2. Students can paint with watercolors and then sprinkle salt on top.
3. Students can paint with watercolors and then use a q-tip to paint snowflakes on with white acrylic paint.
4. Students can add small dots of glue and then sprinkle glitter over the glue to create snow.
After painting, students cut out their image and then create and attach a base on to the back of their picture to create a snow globe. Lastly, students write a sentence or two to describe their artwork.
A selection of finished paintings is currently on display in the main hallway. 🙂
Below is a list of books I check out for students to reference during this lesson:
- The Snowy Day, Ezra Jack Keats
- No Two Alike, by Keith Baker
- Snow Music, by Lynne Rae Perkins
- Snowballs, Lois Elhert
- Face to Face with Polar Bears, Norbert Rosing & Elizabeth Carney
- Marven of the Great North Woods, Kathryn Lasky
- Snowboard Twist, Jean Craighead George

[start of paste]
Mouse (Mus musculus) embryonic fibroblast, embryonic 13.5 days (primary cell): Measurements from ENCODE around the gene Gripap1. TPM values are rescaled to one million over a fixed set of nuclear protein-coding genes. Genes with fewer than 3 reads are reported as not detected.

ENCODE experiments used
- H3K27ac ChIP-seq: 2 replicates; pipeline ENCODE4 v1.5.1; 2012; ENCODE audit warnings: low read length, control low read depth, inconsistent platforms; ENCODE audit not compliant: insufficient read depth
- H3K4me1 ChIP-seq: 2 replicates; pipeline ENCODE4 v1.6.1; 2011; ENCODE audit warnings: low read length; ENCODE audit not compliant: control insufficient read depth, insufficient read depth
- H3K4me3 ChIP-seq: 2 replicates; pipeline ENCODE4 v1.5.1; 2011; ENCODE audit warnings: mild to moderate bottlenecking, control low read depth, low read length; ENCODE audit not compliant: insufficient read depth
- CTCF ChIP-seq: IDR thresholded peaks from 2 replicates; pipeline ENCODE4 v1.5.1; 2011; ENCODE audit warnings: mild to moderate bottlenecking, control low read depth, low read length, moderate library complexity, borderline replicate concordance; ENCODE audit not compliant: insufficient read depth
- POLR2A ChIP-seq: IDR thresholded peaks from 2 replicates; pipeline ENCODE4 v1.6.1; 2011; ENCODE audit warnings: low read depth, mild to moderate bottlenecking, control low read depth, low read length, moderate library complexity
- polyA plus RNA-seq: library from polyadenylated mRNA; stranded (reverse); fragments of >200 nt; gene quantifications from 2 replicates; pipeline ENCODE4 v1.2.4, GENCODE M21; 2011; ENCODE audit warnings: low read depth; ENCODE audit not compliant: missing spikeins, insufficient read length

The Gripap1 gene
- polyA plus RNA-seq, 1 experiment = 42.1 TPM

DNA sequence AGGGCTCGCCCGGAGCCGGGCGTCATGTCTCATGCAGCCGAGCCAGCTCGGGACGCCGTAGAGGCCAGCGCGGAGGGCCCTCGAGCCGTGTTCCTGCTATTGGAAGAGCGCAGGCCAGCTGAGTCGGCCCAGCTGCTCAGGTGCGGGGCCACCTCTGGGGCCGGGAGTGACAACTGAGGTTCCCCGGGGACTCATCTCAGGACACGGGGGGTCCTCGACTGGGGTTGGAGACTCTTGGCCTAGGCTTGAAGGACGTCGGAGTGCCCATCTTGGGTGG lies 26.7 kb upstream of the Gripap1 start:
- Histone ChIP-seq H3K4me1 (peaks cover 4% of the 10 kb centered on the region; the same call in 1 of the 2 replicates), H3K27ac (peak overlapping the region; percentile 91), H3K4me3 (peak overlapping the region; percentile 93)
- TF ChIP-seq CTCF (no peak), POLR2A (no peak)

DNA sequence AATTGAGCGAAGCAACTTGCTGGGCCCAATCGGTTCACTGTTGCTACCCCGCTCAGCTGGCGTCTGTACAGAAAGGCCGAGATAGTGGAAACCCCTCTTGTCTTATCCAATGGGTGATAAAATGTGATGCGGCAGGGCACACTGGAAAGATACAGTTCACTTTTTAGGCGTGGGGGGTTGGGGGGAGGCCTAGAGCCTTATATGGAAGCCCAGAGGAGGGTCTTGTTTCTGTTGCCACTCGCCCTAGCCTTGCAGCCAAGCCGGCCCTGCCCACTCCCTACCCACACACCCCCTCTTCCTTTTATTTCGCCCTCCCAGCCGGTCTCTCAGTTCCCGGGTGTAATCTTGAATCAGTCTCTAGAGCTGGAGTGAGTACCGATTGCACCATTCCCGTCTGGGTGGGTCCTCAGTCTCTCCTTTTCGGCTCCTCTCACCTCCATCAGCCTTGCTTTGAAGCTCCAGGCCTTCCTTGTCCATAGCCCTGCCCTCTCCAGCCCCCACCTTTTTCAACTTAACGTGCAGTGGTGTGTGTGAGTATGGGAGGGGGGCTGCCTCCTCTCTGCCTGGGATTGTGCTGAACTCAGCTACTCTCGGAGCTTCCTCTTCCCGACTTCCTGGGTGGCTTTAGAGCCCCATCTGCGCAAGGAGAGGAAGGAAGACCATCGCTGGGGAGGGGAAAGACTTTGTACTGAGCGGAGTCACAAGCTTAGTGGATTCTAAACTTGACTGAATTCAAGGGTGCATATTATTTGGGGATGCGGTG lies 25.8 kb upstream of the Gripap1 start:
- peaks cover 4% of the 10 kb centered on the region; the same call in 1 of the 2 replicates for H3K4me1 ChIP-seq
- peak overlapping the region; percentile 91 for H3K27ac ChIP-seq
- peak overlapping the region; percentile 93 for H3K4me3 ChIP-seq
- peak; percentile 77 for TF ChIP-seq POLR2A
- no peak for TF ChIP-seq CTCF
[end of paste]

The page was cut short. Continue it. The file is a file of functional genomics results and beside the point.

- When Winter Comes, by Nancy Van Laan
- The Christmas Doll, by Wendy Mathis Parker
- Snow, by Uri Shulevitz
- The Fiddler of the Northern Lights, by Natalie Kisey-Warnock
- The Snowman, Raymond Briggs
- Penguins, Seymour Simon
- Nora and the Great Bear, by Ute Krause
- Blizzard, by John Rocco
- Owl Moon, by Jane Yolen
Fourth graders recently finished a unit on abstract art. After creating Abstract Portraits with my student teacher, I wanted students to learn more about abstract art and to have some time to experiment with various materials.
For the first lesson of this unit, I played several instrumental songs and students tried painting the sounds they heard by using colors and brush strokes. At first, some students looked at me with confused looks–those looks that ask, “You want me to do what?” I asked students to try it out and told them that it would make more sense as class went on. As the music played, I asked questions like, “What color could you use to show how loud or quiet this instrument is?” and “Does the song sound fast or slow? How can you show the speed of the music using your brush?” After a few minutes, the students were dancing and painting along to the music!